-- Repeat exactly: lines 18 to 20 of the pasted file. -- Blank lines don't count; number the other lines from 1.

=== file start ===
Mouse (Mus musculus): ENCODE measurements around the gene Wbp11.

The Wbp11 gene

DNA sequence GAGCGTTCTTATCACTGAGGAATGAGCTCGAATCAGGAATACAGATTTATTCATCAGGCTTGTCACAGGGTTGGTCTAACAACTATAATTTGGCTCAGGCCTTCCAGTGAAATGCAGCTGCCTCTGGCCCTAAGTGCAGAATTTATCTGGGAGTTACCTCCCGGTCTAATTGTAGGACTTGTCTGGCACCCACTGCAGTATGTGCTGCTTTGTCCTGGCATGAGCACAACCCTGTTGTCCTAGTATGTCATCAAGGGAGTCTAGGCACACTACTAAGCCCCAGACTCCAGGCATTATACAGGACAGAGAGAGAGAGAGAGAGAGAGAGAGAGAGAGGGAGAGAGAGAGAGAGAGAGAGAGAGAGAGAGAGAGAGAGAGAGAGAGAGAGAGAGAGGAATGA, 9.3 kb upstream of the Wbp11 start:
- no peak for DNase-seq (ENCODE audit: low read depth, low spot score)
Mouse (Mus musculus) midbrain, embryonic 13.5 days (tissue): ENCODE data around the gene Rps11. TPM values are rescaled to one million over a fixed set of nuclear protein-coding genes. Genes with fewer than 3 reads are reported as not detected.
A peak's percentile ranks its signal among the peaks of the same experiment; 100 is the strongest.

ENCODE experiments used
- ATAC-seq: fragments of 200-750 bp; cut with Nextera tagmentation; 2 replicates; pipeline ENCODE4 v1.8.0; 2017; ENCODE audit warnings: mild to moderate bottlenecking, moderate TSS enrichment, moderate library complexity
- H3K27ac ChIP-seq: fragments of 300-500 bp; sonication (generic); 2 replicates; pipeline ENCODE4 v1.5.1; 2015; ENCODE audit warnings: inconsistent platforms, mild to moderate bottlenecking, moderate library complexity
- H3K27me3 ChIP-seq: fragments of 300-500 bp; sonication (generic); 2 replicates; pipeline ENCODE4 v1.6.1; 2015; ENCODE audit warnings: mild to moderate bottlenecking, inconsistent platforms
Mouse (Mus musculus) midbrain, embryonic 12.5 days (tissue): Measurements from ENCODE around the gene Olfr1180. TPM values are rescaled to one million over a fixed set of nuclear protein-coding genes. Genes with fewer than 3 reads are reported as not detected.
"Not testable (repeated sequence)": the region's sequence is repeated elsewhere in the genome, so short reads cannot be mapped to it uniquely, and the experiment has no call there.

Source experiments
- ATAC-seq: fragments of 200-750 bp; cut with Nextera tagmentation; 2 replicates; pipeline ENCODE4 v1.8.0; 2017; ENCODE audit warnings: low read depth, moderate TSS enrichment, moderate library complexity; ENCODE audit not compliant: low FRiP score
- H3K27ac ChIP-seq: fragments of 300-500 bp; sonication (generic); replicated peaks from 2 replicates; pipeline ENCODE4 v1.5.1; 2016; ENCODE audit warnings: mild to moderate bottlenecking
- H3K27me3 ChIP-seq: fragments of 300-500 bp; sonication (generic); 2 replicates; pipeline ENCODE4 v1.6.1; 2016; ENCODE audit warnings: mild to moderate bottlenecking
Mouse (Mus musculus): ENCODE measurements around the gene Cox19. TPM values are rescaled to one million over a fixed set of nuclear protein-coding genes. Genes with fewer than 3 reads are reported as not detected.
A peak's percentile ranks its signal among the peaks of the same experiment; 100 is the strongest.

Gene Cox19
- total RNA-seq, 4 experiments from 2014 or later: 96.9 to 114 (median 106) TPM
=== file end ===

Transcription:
A peak's percentile ranks its signal among the peaks of the same experiment; 100 is the strongest.

Gene Cox19
- total RNA-seq, 4 experiments from 2014 or later: 96.9 to 114 (median 106) TPM